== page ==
Very recently, the author initiated a multicentre, crossover, double-blind study (STIMEP) to apply STN-SNr DBS on patients suffering from atypical absence (see below), related or not to ring chromosome 20 and with Dopa positron emission tomography (PET) hypometabolism as a common feature.12 Others groups have confirmed that STN DBS could be a potential target for the treatment of severe epilepsy,13-15 but so far, no large, controlled studies have confirmed the potential therapeutic effect of such treatment.
Other nuclei that belong to basal ganglia have been used in the past, but to the author’s knowledge are not used any more.16
The cerebellum has been regularly cited as a potential anti-epileptogenic centre since the 1970s,17-21, but its anti-epileptic effect has been debated.22 Very recently, Velasco et al. revisited this concept23 in five patients with motor seizures and showed a mean reduction of approximately one-third.
The concept of direct cortical stimulation of the EZ is the second stimulation strategy. Indeed, it has been observed that current directly applied to the EZ could abort seizure in humans.24 Animal data are not numerous but seem to confirm this observation.25,26
Direct cortical stimulation has been applied in temporal and extra-temporal epilepsy27-29 and the preliminary and long-term outcome of this technique is promising.30,31 However, this was not confirmed by Tellez-Zenteno et al.,32 who reported a mean reduction of seizure of around 15% after chronic hippocampal stimulation.

Which Mode of Stimulation?

Cycling mode versus continuous stimulation is still debated and the choice of each team is based on empirical knowledge rather than robust experimental data. Cycling mode may be a good strategy if one can be sure that it is as effective as continuous stimulation. The author prefers to test the best effect possible with a specific target and then tries to reduce the period of stimulation with the same good effect.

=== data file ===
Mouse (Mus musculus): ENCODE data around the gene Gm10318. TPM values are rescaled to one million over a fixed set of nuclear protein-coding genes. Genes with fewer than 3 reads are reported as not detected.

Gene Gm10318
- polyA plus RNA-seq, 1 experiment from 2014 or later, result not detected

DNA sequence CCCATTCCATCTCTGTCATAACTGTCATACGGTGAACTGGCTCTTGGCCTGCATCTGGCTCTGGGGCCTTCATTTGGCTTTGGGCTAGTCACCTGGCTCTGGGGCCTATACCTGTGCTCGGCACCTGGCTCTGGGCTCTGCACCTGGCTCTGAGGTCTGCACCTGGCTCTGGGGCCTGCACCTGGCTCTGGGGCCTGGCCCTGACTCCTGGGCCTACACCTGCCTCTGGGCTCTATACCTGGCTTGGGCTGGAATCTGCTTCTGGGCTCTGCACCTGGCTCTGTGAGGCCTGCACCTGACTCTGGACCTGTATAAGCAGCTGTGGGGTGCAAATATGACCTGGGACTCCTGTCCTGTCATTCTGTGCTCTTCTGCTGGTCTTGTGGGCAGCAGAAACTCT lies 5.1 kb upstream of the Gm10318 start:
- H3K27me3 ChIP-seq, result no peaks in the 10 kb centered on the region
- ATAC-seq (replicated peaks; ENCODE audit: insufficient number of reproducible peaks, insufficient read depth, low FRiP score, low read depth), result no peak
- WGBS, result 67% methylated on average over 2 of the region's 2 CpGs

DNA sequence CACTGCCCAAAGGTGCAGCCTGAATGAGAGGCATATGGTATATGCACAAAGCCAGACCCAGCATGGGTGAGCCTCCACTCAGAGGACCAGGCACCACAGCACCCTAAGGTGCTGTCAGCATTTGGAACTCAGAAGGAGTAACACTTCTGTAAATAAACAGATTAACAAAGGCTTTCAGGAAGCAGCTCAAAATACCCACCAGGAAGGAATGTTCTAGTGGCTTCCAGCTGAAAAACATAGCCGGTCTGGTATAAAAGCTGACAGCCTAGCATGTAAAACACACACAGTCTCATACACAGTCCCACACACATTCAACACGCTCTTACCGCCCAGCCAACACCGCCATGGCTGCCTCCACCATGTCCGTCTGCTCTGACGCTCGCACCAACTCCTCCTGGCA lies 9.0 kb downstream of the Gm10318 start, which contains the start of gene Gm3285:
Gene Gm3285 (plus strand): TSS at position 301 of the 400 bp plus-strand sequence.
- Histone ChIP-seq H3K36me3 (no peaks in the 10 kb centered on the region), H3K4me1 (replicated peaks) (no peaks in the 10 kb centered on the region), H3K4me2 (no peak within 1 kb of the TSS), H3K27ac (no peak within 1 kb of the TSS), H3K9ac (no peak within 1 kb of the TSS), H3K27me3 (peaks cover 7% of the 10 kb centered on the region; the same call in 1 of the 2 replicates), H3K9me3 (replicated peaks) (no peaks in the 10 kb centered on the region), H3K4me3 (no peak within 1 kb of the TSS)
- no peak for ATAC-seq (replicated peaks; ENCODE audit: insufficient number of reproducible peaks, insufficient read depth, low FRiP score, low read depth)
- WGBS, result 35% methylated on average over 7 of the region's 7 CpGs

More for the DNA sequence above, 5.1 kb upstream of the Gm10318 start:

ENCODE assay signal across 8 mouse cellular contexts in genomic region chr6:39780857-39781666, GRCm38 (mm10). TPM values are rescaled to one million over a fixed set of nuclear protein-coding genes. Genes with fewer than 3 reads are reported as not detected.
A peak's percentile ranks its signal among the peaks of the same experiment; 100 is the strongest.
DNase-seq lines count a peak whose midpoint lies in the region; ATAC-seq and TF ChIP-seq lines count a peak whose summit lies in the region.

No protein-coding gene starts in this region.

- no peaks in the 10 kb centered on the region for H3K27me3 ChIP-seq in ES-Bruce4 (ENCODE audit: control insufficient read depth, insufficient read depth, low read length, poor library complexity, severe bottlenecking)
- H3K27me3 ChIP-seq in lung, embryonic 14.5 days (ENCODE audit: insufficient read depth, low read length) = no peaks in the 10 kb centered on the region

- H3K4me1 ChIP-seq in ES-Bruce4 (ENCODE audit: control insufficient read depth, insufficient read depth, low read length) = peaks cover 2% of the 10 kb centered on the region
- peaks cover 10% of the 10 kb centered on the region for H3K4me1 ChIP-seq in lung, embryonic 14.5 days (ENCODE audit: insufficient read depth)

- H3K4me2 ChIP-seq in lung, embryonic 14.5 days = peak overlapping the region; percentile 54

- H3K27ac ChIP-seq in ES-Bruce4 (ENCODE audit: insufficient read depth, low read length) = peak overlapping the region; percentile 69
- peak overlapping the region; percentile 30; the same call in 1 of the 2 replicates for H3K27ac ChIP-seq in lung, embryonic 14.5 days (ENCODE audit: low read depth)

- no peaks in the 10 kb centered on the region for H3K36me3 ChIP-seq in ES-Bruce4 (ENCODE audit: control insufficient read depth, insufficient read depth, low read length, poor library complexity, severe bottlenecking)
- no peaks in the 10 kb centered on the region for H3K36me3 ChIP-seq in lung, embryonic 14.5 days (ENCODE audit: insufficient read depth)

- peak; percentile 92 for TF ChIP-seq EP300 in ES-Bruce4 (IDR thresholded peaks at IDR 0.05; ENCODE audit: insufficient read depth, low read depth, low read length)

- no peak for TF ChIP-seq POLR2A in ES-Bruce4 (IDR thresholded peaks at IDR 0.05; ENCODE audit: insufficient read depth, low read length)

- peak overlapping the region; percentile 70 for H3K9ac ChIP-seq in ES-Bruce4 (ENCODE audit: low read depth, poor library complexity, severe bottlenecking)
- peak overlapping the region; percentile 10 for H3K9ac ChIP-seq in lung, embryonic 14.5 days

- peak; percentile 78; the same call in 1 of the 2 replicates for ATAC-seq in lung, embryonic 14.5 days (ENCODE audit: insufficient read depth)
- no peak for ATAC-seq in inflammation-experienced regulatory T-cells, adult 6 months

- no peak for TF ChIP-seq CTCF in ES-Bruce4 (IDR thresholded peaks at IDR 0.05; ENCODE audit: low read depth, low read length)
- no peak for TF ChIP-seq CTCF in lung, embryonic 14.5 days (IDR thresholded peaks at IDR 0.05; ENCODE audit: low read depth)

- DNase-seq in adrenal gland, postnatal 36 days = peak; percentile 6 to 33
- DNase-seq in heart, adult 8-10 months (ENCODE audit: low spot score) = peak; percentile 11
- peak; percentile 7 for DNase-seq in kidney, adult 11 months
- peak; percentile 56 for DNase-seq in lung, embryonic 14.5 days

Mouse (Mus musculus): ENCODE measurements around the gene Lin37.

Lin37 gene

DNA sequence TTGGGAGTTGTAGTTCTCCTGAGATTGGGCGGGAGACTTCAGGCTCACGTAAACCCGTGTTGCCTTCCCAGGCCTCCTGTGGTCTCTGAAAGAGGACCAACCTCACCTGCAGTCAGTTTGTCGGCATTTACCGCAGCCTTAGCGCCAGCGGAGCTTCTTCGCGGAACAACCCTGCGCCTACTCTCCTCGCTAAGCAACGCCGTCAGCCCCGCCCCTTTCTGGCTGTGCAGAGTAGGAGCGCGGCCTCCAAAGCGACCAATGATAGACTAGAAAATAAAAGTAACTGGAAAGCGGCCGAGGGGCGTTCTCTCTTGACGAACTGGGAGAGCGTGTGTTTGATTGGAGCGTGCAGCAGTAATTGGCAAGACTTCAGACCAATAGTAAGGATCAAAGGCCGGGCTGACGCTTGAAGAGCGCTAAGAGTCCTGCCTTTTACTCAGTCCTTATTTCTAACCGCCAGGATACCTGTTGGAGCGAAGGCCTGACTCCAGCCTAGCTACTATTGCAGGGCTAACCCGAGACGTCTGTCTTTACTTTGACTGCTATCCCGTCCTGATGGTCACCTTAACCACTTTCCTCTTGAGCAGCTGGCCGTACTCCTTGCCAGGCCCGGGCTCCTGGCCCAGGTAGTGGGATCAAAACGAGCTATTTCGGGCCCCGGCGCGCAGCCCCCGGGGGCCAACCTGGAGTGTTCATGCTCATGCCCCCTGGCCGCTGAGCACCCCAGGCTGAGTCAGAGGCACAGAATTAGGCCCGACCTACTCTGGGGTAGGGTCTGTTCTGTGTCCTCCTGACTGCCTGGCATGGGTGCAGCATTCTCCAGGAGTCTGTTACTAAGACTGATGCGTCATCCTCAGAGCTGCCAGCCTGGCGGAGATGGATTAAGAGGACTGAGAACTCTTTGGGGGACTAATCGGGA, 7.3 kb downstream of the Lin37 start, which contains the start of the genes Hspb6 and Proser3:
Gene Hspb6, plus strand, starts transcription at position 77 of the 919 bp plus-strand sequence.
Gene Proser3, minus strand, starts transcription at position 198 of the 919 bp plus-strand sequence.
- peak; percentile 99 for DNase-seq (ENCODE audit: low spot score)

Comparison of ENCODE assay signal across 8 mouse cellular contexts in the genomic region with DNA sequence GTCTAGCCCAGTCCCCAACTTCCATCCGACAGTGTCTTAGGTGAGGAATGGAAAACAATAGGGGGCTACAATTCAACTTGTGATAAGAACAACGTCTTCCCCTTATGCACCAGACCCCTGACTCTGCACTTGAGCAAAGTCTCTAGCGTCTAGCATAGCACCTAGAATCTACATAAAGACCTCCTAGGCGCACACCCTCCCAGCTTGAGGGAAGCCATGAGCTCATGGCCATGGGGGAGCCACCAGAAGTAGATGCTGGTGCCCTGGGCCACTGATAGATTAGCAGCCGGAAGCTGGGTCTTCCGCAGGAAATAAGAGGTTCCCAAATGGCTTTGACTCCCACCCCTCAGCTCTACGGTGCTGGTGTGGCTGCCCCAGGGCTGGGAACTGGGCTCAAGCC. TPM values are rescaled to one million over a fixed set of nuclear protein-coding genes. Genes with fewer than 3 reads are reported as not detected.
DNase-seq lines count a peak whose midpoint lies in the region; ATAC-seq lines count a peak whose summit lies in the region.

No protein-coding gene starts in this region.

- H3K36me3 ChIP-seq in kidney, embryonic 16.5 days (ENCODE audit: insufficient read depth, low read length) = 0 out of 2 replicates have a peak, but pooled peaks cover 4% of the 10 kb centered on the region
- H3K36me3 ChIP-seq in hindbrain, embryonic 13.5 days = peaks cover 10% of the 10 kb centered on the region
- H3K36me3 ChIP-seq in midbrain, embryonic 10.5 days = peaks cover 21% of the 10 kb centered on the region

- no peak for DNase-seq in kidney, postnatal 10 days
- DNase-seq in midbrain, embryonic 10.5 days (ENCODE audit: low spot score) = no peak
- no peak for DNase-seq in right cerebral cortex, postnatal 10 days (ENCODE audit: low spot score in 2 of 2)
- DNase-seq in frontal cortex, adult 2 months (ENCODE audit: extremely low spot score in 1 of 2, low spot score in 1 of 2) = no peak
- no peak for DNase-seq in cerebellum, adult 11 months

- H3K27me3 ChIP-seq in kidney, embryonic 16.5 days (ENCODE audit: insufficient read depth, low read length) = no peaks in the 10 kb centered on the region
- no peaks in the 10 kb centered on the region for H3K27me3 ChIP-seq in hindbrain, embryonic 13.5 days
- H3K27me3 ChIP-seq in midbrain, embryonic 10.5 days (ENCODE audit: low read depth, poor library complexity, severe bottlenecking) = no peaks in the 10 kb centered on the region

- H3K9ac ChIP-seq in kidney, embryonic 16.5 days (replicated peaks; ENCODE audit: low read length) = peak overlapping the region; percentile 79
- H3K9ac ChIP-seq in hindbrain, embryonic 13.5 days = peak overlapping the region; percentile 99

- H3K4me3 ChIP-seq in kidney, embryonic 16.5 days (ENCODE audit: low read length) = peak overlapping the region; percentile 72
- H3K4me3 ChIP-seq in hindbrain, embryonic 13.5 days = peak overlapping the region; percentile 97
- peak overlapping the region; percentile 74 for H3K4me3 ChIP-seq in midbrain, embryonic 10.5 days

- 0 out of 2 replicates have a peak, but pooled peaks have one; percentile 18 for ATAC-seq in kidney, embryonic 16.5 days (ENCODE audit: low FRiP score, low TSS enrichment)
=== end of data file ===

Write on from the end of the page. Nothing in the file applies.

Some authors think that very short stimulation applied directly to the EZ just after or even just before the onset of seizure could abort it. This exciting strategy has been applied in humans33 with a very sophisticated closed loop device (Neuropace™), which consists of recording the electroencephalogram (EEG) activity within the EZ and delivering a current in response to spikes or seizure onset.
Preliminary results34 showed about 40% of responders (more than 50% of seizure reduction) in a small series. This closed loop strategy is being investigated at the experimental level using the concept of an implantable EEG recording device coupled with a stimulator that delivers current to various deep nuclei.
Recently, a clinical trial has started in the US with the purpose of testing the efficacy of AN stimulation that can be activated by the patient himself when he feels the onset of the seizure (Intercept™, Medtronic).

Which Patients Could be Eligible for DBS?

In the US, it is anticipated that about one-third of the 2.3 million people suffering from epilepsy will not be cured by medications, and might be eligible for resective surgery (one-third) or alternative strategies such as VNS or DBS. So far, complex partial seizure, atypical absence and generalised tonic-clonic seizure seem to be the best candidates for such treatment. However, one of the main issues of many reported series is the lack of homogeneous population of epileptic patients with well defined epilepsy at the anatomical (frontal, insular, bi-frontal, bi-temporal, multi-lobar), clinical, radiological and genetic level. Recently, the author has started a French, multicentre, double-blind, crossover study to treat patients suffering from atypical absence, most of them with a ring chromosome 20, and that showed hypometabolism within the striatum in a pre-surgical [18F]fluoro-l- DOPA PET scan. This striatal dysfunction has been recently advocated as a reason of explaining the unusual, long-lasting seizures that are usually observed in this population of patients.12 The modulation of the basal ganglia through the STN, a small but pivotal nucleus in the basal ganglia circuitry, could be a welcome therapy to treat such devastating epilepsies. ■